As one can deduce from the foregoing the $760.4 million all-in costs for one month of electricity generation in 2009 jumped to $1.218 billion (up $457.9 million) in the decade. The jump of $457.9 million impacted Class B ratepayers (residential and small and medium sized businesses) to a much greater extent than Class A businesses and is only representative of one month.
What caused the jump?
The increased costs drove our average rate of 6.84 cents/kWh in November 2009 to 12.02 cents/kWh (UP 75.7%) in November 2019. That increase is about four times the inflation rate and there are several reasons for the jump in costs.
One of the major causes of the increase was the addition of industrial wind generation and solar to our grid(s) over the decade. Their intermittent and unreliable ability to generate electricity when needed meant back-up capacity (principally gas plants including the $1 billion to move two of them) was required. To top things off the intermittency of wind generation caused the market price (HOEP) to fall and the GA to increase. The GA is not included in the sale of surplus electricity to our neighbours so we earn less for our exports to NY, Michigan, etc. but Ontario ratepayers must absorb the difference (the GA) in the contracted value and the HOEP market price.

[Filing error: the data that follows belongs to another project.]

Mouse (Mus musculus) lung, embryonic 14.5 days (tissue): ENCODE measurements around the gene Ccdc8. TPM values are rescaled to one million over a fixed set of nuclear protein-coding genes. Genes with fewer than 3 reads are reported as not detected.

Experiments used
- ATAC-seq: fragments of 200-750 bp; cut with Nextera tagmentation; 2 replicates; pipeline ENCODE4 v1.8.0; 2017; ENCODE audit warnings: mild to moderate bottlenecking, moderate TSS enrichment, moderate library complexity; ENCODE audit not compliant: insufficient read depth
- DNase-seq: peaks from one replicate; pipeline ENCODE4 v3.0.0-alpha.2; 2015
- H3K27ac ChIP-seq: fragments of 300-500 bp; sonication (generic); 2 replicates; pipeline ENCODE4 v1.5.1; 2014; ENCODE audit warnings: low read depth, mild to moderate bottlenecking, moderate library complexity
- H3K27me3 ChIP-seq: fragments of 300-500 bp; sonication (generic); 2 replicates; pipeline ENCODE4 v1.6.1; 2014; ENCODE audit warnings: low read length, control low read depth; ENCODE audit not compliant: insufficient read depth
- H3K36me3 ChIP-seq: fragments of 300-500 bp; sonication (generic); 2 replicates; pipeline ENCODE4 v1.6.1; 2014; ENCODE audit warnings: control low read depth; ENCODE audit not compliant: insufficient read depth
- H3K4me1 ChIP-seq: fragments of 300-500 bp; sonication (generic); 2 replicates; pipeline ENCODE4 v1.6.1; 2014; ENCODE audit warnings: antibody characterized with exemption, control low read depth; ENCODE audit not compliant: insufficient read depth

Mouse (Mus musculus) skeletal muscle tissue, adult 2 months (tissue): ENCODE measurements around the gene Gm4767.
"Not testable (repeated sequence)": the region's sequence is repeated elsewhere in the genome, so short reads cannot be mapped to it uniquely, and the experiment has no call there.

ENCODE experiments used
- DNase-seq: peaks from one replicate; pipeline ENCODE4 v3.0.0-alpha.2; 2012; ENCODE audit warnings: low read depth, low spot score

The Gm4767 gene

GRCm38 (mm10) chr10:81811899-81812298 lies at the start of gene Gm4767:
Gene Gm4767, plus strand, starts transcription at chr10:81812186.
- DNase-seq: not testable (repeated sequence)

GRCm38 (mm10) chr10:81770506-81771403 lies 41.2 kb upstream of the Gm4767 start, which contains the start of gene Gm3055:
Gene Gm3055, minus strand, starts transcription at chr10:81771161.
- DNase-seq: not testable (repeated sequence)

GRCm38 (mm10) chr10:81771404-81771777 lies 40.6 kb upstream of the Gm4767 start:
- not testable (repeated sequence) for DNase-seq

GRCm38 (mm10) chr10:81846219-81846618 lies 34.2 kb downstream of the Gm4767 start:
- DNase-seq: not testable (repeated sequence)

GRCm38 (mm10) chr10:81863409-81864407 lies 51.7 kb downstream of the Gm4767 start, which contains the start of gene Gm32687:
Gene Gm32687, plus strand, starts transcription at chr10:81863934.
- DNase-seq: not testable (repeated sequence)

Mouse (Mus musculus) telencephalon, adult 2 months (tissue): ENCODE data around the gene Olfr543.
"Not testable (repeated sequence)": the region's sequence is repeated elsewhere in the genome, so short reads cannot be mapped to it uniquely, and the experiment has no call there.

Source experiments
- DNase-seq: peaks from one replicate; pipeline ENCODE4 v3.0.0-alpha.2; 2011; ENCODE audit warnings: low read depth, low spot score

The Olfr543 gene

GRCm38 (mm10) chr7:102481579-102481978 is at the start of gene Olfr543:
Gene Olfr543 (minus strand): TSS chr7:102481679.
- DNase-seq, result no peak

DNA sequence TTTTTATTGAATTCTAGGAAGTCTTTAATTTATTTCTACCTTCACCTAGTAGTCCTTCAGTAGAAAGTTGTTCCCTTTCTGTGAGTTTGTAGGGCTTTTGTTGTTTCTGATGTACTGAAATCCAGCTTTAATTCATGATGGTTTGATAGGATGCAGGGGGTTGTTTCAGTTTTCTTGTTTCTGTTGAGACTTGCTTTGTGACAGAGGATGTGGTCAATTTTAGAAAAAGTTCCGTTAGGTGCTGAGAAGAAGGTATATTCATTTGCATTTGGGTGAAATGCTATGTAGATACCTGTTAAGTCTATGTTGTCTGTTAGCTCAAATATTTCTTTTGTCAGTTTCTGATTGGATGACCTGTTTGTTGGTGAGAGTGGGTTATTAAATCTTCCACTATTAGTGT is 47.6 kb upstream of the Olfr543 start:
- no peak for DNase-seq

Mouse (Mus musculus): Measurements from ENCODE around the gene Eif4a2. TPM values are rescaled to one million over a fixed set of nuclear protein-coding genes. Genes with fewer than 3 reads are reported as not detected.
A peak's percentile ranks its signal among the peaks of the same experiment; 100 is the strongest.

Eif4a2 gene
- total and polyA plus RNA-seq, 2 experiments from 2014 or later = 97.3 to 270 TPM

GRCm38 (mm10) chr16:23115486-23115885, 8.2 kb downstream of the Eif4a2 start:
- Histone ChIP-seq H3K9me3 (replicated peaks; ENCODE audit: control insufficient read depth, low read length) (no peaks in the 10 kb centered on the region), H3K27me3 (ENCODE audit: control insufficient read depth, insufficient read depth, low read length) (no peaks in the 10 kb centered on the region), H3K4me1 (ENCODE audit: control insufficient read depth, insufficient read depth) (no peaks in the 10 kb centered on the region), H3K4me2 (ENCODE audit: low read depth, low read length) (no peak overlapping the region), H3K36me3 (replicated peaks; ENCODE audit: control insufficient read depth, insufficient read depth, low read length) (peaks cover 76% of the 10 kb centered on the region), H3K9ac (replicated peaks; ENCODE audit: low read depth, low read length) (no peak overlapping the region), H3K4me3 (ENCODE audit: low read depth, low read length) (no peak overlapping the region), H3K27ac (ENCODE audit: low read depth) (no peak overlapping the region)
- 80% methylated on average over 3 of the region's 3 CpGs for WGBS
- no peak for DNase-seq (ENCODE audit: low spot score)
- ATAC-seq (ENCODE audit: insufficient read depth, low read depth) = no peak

A rough calculation of the additional losses on our exports in November 2019 versus November 2009 indicate it represents about $68 million of added costs. Thanks to Scott Luft’s wind generation and curtailment files I was also able to calculate IWT generation costs which increased considerably from November 2009 adding $178 million to the increase. Those two additional costs of about $246 million represent about 54% of the $457.9 million increase. The balance of increased costs can be attributed to payment for additions in; solar generation, gas plants (idling costs), biomass, and some of OPG’s expenditures on Big Becky ($1.5 billion) and the Lower Mattagami ($2.6 billion) hydro projects.
If November’s comparison becomes a measure of how the GEA harmed our electricity sector by driving our electricity rates up almost 76% in the last decade we will be looking at total additional costs of around $5.5 billion in 2019 versus 2009. The $457.9 million is but one month of comparison out of the 120 months since the start of 2009 so the final number for the decade will probably be in the tens of billions of dollars to achieve those emission reductions sought by the governing Ontario Liberals.
*The GA or Global Adjustment rate for Class B ratepayers has been higher in 10 of 11 months in 2019 compared to 2018. **Exports are sold at the HOEP (hourly Ontario electricity price) price via the market to traders who buy/sell our surplus energy to Michigan, New York, Quebec and other grid connected markets.
- The Ontario Energy Quarterly shows our CO2 emissions fell from 20 megatonnes at the start of 2010 to 2 megatonnes at the end of the 2019 second quarter.